My zine, ‘Flowers from Home’ came about after my partner and I moved into our new house and I finally had the space to start gardening on my own.  I started thinking a lot about native plants and researching plants native to the midwest.  My studio work was consisting of a lot of still lifes based on Dutch Golden Age masters like Rachel Ruysch, and I started working on my own still life compositions based on dutch paintings but using native flowers.  Once I got a lot of sketches built up I decided to draw them out on a larger scale and reproduce them in a zine.


I decided to focus on native flowers from both Minnesota and Missouri since those are the two places I’ve so far considered ‘home’, so my native areas, and group the flowers based on blooming seasons or growing locations like prairies and woodlands.  It’s supposed to be semi-educational, since I did quite a bit of research going into the project I wanted the viewer to have to do some research as well.  Each drawing is accompanied by a list of all the flora featured, but it’s in alphabetical order by it’s scientific name, so if you want to identify a specific plant you’ll have to look up the names to try to ID it.

I like the idea of appropriating Dutch Still Life and using midwestern native flowers in place of the exotic and cultivated plants the Dutch loved.  Often times art scholars brush aside Dutch Still Life as a genre that’s purely aesthetic, but I find it extremely philosophical.  Many gardeners as well tend to ignore the possibility of using native plants because they aren’t showy enough or they think they can get weedy, without realizing that actually a lot of cultivars you find in nurseries are bred from US native wildflowers, or that there are many possibilities and ways to include native plants in your landscape along with cultivated plant species.  Both seem to be kind of mundane and humble in their own right, and I like the idea of combining them and using them to elevate each other.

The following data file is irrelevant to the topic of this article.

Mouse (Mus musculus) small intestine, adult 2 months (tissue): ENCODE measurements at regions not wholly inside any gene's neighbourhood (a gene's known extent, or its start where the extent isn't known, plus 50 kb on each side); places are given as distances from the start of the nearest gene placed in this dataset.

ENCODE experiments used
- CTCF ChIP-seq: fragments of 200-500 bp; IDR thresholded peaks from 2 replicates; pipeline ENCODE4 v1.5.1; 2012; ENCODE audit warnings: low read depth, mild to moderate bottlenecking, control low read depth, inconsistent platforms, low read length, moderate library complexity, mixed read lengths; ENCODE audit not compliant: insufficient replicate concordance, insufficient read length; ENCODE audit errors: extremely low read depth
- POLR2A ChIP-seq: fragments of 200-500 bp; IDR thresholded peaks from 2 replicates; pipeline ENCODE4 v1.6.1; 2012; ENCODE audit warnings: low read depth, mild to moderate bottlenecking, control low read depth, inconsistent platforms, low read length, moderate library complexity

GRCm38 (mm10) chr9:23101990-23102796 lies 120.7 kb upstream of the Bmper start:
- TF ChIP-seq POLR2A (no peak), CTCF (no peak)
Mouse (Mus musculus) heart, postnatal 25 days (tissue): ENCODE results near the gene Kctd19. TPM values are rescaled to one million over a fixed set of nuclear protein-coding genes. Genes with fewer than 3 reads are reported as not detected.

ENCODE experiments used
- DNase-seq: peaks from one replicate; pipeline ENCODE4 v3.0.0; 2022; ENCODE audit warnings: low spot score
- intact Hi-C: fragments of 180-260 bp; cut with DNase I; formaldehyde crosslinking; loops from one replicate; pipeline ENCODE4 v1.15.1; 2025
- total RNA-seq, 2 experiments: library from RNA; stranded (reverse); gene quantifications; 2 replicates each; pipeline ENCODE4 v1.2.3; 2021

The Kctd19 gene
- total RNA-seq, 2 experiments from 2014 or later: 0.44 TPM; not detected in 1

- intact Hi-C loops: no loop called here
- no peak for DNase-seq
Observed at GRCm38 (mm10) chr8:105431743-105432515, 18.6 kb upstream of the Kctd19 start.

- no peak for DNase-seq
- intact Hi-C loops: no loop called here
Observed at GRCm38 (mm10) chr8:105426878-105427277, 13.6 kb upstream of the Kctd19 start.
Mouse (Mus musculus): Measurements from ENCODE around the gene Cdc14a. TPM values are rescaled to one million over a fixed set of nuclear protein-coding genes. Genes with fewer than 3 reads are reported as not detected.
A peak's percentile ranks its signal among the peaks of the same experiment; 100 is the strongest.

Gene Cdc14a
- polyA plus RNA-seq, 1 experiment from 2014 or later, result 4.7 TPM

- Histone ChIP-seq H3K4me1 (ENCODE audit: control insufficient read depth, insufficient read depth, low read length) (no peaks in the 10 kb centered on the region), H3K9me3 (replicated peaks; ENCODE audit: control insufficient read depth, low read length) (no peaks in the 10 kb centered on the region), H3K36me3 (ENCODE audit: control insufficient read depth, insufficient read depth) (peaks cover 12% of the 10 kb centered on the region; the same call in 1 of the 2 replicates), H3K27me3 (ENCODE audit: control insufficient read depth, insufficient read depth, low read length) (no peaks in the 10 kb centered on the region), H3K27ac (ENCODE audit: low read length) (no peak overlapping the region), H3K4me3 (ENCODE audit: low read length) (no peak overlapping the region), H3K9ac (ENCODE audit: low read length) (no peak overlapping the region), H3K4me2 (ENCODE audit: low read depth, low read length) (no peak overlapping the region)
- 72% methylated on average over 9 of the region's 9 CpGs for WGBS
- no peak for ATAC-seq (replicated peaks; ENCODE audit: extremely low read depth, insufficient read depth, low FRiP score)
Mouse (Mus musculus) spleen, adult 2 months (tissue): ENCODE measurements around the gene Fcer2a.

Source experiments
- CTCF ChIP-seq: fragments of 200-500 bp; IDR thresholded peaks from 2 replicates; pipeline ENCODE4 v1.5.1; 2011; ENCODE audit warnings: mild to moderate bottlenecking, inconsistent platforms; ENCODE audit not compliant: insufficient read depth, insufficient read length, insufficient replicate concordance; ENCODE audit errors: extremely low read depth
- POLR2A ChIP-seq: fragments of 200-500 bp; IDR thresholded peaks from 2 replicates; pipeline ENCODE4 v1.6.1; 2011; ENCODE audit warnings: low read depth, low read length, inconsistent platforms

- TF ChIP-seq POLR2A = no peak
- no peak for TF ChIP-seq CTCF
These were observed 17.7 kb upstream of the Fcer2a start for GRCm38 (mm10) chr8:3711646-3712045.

Do you listen to music while you create? If so, what are some of your favorite music artists or bands?

While I’m working sometimes music can become too distracting and I find myself wasting time at the computer trying to find something or I realize I’ve been sitting there for several minutes just hitting the “skip” button.  If I’m listening to something, it has to be familiar so I can use it to fill the silence but I can also just ignore it, but I usually don’t mind silence, a lot of the time I prefer it.  If I need some sort of background noise though, I typically open up Pandora and put it on the Mirah station.  I also like Pinback, Death Cab for Cutie, and Wilco for working music.  A lot of the same indie music I’ve listened to since high school.  Very often though, I will listen to Brontë Sister novels via Librivox.  I’ve read them enough where I can tune in and out of listening, and I won’t ever get bored or frustrated and feel the need to skip the track.

 




Delphine Leviste: Collage & Diorama Artist from Amboise, France

 

It is my pleasure to introduce Delphine Leviste from Amboise, France – collage & diorama artist from the Atan Mouala Etsy shop. The following interview contains both English and French translations.

Can you tell me a little bit about yourself and your journey with art? Pouvez-vous me parler de vous-même et de votre voyage avec l’art?  

As far as I can remember, I always drew. While I was a child I was rather reserved and shy, and this was my way to light. I remember that on each of the doors of my elementary school, the teacher had hung one of my “works”. Childhood is golden…something to continue to cherish  and especially not to forget for the rest of your life. No doubt this is why I naturally became a teacher. I work and attempt to convey my passion every day to youth 10-15 years old. Each of my activities feed each other, being an artist at home and a teacher